Early Native American Writing: New Critical Essays is the first volume devoted to this significant but neglected area of American Indian written literature. Whereas most scholarly books on Native American literature concentrate on traditional oral or contemporary written literature, Early Native American Writing breaks new ground by focusing on how Native American written literature evolved from its beginnings to become a highly imaginative, polished, and vibrant literature that has won its authors international acclaim.
Early Native American writers faced the dilemma of how to survive as Indians while coping with the dominant society's demand that they abandon their tribal cultures, world views, and oral traditions in order to assimilate to a Western European, Christian culture that revered written texts. George Copway (Ojibwe) dramatically describes this dilemma in Life, Letters and Speeches: “I loved the woods, and the chase. I had the nature for it, and gloried in nothing else. The mind for letters was in me, but was asleep, till the dawn of Christianity arose, and awoke the slumbers of the soul into energy and action” (11). Like the Native American authors discussed in this volume, Copway acted as a bridge between native people and the dominant society. To persuade his white audiences that native peoples were rational human beings, Copway emphasizes the innate ability of Indians to learn and to adapt. By appealing to his white readers as fellow Christians, he subtly underscores the equality of Indians with whites – an equality non-Indians too often ignored.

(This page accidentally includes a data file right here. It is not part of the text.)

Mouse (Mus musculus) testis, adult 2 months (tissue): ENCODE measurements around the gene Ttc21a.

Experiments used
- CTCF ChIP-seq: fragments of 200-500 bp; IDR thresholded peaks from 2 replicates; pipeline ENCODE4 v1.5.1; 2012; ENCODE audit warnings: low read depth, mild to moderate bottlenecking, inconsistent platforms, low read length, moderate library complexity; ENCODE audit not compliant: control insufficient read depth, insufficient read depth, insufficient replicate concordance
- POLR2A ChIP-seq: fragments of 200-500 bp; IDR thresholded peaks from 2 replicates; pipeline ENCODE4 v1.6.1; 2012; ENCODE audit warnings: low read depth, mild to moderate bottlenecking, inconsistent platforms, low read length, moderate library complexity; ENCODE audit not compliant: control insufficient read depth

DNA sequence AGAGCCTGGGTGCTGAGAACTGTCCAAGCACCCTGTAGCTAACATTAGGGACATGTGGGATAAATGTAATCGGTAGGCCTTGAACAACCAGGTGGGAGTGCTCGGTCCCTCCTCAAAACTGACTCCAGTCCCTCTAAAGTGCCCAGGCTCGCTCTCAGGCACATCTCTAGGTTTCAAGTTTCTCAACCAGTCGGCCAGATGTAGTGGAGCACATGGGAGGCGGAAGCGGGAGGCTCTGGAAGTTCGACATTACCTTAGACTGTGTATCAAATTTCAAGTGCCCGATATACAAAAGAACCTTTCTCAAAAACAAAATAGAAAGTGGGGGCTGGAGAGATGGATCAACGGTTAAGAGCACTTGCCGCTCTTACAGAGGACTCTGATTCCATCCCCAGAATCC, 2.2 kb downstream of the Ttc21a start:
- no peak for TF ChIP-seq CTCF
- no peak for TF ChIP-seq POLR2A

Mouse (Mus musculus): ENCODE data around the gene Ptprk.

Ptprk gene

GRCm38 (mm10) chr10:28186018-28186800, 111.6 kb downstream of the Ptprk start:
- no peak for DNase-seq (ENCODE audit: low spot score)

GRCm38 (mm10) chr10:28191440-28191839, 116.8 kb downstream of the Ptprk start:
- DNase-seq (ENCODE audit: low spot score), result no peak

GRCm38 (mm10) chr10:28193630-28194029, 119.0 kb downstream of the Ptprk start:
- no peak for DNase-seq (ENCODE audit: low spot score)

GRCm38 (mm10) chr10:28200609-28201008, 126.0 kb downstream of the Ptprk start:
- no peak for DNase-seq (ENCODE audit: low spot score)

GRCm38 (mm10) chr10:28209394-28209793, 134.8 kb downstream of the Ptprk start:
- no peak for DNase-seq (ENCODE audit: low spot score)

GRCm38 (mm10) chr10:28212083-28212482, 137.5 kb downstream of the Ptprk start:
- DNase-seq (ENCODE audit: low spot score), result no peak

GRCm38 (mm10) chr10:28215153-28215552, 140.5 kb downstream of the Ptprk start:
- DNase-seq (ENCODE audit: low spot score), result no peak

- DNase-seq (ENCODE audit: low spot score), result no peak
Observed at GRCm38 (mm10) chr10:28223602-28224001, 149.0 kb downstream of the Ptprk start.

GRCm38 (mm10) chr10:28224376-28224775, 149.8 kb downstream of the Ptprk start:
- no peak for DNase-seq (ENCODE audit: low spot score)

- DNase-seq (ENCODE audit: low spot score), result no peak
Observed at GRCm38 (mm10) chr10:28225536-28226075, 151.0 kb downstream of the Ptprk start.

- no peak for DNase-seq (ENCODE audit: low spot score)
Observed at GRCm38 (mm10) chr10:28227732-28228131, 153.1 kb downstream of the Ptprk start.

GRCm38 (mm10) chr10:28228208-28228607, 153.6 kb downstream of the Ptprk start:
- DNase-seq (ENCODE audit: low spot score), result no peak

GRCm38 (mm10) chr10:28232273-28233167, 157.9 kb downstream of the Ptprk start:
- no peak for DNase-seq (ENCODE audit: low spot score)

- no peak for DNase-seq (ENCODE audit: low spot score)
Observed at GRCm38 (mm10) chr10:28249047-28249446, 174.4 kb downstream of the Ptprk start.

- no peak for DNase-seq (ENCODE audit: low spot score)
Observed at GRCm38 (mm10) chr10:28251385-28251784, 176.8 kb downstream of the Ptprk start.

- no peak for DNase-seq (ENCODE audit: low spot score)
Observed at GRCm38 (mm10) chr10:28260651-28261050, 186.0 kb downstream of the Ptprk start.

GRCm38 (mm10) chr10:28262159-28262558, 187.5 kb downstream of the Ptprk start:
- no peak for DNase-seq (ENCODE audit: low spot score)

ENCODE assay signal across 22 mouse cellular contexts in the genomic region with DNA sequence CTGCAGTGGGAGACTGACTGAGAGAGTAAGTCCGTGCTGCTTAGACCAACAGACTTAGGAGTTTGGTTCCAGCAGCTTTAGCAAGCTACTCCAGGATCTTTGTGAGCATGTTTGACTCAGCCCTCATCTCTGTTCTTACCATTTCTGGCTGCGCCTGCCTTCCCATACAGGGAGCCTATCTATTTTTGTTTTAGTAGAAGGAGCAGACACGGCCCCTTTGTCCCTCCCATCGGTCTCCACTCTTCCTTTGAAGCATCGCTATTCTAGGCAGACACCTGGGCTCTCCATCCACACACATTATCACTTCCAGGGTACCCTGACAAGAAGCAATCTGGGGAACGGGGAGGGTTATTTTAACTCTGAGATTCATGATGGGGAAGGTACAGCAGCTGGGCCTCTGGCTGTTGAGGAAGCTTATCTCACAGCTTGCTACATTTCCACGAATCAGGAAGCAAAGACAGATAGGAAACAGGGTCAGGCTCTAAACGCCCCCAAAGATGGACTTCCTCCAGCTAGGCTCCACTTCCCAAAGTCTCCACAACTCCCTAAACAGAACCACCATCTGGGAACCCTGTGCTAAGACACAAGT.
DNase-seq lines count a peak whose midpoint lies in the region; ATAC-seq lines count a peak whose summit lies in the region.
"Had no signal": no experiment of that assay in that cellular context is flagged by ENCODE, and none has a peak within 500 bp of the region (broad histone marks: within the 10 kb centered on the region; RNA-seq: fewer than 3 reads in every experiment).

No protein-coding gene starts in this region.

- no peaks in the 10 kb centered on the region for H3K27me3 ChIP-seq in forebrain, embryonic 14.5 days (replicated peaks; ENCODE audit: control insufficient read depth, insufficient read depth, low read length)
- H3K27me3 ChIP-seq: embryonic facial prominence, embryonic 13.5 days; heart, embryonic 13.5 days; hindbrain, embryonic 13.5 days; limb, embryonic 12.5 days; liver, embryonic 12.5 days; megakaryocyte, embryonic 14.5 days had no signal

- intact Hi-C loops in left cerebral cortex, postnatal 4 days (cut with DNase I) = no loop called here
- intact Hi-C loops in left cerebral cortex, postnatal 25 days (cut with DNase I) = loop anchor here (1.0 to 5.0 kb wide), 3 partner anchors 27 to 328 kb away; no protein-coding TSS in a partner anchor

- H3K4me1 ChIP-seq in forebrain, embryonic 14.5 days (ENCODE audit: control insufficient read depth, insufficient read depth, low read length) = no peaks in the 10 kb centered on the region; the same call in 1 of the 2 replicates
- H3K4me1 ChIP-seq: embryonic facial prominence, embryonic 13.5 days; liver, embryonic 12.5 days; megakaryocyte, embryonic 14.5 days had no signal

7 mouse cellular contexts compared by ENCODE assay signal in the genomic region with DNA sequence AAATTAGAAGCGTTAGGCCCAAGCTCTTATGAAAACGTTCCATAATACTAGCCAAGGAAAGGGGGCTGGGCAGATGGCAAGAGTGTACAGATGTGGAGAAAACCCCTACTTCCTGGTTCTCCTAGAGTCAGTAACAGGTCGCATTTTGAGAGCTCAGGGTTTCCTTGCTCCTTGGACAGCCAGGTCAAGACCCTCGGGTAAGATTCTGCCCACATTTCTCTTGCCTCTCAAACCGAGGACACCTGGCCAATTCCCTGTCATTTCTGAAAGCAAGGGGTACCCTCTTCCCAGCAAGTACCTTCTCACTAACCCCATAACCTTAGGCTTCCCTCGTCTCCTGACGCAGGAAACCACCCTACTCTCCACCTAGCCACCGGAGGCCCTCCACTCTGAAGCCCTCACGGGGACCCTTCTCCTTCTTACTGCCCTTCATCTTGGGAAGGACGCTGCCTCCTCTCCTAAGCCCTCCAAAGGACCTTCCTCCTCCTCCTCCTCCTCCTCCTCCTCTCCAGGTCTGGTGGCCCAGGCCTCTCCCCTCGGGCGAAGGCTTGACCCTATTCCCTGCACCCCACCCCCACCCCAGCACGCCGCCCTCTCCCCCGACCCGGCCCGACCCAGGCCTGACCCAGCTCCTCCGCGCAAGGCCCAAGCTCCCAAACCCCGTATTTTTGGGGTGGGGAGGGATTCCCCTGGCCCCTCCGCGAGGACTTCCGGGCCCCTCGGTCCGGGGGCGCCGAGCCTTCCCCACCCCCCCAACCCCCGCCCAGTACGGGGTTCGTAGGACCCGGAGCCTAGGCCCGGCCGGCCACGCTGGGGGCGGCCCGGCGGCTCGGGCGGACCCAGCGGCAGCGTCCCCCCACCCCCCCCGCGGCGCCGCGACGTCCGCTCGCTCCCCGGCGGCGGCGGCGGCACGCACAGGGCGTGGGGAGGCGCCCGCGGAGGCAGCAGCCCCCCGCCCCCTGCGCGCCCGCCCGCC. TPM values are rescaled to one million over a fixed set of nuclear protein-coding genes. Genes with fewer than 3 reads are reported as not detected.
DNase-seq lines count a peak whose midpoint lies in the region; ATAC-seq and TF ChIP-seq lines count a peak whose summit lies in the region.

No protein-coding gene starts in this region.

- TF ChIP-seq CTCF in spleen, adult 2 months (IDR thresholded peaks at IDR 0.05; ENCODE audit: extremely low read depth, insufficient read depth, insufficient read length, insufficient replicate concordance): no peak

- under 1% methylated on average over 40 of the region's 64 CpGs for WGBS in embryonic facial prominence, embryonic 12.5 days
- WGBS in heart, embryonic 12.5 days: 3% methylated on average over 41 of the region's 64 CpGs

Copway's statement introduces a crucial issue that several scholars discuss in Early Native American Writing: How did individual authors adapt their sense of Indian self and their writing to the expectations of their white teachers and audiences?